Assistive computer technology is a broad category of products designed to help individuals with disabilities access the same tools everyone uses. These devices range from simple switches that enable users to activate their computers using only the movement of their eyes or mouths to complex systems that allow people with quadriplegia to type on a keyboard simply by moving their heads.

Assistive technology can include mobility devices such as automatic walkers and wheelchairs and hardware, software, and peripherals that assist people with disabilities, accessing computers or other information technologies. It’s a broad term that includes many different types of products. 

The most common assistive technologies for the physically disabled person are screen readers for the blind, voice recognition software for those who have difficulty typing on a keyboard or mouse, and special keyboards for those with limited dexterity.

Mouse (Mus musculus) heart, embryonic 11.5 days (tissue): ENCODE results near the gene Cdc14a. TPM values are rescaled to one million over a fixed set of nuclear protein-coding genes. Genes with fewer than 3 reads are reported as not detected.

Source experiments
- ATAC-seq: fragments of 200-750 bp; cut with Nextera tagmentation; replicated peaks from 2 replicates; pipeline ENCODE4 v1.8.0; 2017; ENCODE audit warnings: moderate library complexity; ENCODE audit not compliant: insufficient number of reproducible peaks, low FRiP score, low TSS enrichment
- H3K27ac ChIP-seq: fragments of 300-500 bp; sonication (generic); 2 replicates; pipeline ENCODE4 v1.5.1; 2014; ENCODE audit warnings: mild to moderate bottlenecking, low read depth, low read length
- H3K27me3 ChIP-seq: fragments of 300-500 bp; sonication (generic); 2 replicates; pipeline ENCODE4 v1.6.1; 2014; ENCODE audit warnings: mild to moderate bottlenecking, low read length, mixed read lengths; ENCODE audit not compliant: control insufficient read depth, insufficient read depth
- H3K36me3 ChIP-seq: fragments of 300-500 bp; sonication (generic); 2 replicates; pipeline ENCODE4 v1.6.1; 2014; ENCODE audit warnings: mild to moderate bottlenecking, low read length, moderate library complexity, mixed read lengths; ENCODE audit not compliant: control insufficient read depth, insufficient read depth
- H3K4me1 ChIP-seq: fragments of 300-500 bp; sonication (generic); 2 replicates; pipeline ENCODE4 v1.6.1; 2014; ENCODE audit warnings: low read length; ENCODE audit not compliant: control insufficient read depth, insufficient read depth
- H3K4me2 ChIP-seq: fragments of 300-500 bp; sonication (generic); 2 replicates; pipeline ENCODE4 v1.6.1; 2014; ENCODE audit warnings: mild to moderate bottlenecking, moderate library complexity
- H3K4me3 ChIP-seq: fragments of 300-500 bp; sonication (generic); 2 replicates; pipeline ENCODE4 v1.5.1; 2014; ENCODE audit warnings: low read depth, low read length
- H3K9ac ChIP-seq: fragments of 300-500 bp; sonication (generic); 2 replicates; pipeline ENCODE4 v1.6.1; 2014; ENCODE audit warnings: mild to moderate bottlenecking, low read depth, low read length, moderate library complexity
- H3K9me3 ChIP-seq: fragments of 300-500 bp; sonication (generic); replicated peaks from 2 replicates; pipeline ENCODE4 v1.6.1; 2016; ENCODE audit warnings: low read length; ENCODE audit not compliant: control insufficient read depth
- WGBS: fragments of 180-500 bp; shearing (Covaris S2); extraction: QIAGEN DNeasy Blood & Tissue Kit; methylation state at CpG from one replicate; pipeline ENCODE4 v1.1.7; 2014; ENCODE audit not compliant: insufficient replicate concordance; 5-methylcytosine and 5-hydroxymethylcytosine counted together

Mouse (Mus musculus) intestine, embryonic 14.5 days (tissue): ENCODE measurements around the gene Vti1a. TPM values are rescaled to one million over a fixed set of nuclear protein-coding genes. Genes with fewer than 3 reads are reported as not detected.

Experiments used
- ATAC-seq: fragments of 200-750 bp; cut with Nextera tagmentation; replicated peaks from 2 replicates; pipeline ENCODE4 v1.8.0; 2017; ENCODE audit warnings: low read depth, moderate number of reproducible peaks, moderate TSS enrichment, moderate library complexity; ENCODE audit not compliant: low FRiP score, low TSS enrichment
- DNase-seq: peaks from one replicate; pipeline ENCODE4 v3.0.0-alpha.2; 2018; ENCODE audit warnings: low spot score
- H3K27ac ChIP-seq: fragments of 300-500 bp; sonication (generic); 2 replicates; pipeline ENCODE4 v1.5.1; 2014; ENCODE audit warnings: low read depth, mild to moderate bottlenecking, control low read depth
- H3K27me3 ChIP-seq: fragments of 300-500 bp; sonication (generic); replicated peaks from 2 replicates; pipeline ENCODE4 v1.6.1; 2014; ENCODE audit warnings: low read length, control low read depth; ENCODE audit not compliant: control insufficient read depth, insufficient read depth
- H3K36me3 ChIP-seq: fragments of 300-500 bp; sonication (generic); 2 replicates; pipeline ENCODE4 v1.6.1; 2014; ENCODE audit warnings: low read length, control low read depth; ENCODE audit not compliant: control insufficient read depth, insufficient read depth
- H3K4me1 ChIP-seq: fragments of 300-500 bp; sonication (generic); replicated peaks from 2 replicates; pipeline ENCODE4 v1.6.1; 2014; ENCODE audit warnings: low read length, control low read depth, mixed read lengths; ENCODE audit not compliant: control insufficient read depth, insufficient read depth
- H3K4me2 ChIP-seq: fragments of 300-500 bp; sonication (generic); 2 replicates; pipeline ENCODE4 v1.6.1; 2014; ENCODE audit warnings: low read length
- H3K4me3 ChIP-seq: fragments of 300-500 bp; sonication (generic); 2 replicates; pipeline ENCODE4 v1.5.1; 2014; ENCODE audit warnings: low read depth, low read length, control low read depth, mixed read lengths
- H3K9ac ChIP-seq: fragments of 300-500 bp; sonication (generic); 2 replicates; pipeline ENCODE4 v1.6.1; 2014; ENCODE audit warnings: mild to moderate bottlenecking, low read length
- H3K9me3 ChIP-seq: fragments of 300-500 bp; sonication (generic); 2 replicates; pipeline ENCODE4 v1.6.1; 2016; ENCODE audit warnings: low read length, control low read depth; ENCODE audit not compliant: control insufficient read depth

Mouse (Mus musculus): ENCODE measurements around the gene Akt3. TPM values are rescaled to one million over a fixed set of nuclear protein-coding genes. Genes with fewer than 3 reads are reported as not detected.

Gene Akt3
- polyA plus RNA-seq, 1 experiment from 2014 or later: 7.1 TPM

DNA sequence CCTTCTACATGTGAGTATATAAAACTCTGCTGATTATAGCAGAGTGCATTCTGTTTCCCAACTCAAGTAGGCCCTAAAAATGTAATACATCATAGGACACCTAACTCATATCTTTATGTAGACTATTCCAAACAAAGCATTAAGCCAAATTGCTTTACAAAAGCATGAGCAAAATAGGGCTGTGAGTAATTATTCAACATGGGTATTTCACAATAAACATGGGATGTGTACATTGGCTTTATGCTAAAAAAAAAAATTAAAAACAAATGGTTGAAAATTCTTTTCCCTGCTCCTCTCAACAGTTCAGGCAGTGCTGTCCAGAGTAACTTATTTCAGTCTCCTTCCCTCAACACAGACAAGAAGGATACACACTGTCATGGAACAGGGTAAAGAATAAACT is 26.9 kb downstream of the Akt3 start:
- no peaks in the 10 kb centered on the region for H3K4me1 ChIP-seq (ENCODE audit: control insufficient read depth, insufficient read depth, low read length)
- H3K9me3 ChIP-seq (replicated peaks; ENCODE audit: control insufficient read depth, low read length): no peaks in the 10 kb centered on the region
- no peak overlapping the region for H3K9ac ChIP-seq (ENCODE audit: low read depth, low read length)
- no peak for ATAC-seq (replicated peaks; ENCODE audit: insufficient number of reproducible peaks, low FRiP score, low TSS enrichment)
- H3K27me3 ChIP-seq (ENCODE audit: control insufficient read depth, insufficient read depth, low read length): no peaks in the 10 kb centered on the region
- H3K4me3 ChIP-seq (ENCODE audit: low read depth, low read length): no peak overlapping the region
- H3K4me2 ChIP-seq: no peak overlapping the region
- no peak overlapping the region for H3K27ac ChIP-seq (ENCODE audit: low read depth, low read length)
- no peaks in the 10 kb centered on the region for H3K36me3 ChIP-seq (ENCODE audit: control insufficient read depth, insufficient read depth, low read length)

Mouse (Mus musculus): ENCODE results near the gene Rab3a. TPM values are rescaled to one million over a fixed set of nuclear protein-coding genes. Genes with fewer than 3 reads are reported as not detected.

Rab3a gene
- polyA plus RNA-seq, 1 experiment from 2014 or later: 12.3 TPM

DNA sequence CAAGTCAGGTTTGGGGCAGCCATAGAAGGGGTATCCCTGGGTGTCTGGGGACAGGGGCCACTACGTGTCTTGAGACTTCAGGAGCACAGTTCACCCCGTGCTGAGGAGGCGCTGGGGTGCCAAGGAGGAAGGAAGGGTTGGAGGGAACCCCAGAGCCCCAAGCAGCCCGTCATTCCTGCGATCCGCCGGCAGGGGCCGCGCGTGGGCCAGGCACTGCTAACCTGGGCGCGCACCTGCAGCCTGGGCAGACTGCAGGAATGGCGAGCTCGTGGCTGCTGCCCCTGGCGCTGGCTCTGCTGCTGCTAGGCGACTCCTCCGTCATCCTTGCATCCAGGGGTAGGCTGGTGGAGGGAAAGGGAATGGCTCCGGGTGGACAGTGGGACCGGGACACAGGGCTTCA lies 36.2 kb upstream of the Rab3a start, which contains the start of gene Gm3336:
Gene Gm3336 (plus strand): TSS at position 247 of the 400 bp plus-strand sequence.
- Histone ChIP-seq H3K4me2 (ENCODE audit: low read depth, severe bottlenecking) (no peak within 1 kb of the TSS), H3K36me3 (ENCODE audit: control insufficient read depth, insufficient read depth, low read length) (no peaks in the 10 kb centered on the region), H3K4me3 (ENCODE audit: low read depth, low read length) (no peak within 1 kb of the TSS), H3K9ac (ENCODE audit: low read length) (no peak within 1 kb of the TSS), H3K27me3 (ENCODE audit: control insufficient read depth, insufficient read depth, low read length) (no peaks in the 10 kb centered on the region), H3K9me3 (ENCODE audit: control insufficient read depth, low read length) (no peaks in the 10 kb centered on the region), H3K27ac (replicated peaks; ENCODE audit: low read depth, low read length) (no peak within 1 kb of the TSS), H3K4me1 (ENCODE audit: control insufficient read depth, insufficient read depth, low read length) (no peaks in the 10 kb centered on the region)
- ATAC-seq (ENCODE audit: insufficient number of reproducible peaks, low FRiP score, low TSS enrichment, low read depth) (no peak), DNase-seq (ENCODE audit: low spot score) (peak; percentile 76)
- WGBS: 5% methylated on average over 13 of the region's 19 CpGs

Other examples include alternative input devices like switches for people who cannot use their hands, sip-and-puff systems for quadriplegia, eye tracking systems for people with ALS, head pointers for people whose only movement is to move their eyes.

If you have a loved one who has trouble using their hands due to arthritis or another condition like Parkinson’s disease, then maybe it would be best to use these to make their lives easier and give them some independence over their daily chores.

In summary, the possibilities are endless when it comes to assistive computer technology solutions. There are many different types of assistive technology, including mobile devices, hardware, software, peripherals, and more. Whatever the case may be, for your loved one’s disability, there’s likely an assistive computer technology solution to help them out.

If you want to learn how advancements in technology are helping in disability solutions, visit us at www.ctesolutions.com.

Author

  • Editor in Chief Editor-in-Chief of CTE Solutions, Lester is a tech security analyst, cybersecurity professional, and a white hat hacker.

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